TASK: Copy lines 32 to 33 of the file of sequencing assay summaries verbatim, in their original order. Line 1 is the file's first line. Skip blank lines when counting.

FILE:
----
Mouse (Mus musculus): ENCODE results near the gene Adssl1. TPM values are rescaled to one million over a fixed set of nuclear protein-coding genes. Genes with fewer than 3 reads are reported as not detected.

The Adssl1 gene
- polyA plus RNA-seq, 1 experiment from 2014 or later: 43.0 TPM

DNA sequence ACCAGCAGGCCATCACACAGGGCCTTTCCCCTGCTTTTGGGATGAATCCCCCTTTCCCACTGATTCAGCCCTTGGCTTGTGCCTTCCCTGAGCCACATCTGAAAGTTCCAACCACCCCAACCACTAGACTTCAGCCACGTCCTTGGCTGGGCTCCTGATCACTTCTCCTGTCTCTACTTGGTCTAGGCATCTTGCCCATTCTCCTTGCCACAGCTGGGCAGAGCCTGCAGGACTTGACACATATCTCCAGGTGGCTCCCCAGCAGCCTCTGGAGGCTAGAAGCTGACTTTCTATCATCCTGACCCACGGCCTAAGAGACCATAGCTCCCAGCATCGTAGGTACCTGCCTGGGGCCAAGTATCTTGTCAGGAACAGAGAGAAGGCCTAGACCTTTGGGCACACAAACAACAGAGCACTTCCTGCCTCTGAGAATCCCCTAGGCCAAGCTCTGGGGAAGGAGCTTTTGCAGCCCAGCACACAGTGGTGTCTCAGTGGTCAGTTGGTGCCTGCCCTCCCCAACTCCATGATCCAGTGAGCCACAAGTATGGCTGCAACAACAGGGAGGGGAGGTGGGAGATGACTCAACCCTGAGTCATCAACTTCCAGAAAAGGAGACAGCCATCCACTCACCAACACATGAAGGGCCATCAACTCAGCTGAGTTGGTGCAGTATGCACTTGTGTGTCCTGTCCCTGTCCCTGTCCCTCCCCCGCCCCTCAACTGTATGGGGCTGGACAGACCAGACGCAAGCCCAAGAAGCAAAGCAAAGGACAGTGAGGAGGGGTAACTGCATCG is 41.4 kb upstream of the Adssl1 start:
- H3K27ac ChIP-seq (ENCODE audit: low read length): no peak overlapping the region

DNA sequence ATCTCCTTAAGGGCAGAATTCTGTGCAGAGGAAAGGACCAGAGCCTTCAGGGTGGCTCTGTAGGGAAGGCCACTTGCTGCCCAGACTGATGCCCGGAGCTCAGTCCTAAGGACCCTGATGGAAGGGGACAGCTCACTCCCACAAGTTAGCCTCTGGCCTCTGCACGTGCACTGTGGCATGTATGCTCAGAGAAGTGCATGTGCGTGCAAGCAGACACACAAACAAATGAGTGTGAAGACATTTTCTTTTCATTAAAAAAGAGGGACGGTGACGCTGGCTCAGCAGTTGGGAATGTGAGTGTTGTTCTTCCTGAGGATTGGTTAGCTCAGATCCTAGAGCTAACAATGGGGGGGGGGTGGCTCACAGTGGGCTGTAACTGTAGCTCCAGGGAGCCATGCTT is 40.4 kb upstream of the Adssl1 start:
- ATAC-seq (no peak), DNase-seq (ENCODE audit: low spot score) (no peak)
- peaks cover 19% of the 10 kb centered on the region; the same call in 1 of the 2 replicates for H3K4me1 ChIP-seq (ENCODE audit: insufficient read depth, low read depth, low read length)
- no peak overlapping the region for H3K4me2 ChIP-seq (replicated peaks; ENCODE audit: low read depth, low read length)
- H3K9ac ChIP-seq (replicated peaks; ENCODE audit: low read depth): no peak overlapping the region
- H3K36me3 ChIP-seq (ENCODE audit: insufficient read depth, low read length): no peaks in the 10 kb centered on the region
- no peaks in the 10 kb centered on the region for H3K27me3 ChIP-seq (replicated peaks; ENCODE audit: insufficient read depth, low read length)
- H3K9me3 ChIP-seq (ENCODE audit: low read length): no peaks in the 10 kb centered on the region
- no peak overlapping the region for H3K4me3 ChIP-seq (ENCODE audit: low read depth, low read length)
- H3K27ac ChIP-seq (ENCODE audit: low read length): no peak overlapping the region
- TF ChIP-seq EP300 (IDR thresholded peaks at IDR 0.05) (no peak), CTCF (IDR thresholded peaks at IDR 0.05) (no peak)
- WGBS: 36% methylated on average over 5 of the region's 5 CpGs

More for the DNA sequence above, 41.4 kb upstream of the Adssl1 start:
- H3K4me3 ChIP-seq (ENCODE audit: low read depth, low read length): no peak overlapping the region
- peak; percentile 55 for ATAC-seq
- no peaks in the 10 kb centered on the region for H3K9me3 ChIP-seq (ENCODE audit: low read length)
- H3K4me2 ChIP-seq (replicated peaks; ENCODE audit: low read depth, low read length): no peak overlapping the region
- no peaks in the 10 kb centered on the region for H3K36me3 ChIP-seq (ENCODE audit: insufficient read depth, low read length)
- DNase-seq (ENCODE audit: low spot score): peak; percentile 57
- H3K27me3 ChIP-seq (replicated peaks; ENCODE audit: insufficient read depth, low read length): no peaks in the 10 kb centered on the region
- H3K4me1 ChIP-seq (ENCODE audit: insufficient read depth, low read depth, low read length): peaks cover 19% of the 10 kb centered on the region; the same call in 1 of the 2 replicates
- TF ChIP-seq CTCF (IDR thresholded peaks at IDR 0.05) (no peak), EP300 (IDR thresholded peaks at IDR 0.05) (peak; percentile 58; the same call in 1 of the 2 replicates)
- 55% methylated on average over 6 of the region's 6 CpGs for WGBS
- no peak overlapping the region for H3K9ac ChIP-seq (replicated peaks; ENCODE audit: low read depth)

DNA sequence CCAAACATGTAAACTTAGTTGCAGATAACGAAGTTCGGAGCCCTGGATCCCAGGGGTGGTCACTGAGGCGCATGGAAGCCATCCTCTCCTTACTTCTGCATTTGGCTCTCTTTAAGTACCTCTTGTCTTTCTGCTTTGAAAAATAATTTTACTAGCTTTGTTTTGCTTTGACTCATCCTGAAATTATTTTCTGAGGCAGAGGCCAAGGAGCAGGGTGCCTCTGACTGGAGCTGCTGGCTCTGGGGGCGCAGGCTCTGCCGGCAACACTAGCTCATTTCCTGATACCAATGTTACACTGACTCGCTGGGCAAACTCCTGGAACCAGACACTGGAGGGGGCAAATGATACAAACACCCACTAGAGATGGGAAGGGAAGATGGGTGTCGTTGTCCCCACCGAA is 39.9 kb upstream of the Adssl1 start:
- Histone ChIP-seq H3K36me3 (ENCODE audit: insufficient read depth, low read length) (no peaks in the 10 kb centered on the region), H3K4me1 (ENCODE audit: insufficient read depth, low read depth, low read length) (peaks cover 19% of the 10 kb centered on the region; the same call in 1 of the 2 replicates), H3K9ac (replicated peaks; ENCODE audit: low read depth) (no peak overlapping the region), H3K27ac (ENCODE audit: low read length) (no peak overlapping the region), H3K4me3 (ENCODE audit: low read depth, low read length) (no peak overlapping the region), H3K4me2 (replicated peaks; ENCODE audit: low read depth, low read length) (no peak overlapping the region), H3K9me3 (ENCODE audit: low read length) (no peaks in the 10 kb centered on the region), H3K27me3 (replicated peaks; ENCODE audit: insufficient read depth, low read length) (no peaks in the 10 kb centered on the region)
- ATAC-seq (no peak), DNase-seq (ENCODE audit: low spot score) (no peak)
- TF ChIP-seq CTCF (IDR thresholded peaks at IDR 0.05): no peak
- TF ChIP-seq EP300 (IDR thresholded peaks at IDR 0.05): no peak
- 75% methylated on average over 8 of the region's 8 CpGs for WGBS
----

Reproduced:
- ATAC-seq (no peak), DNase-seq (ENCODE audit: low spot score) (no peak)
- TF ChIP-seq CTCF (IDR thresholded peaks at IDR 0.05): no peak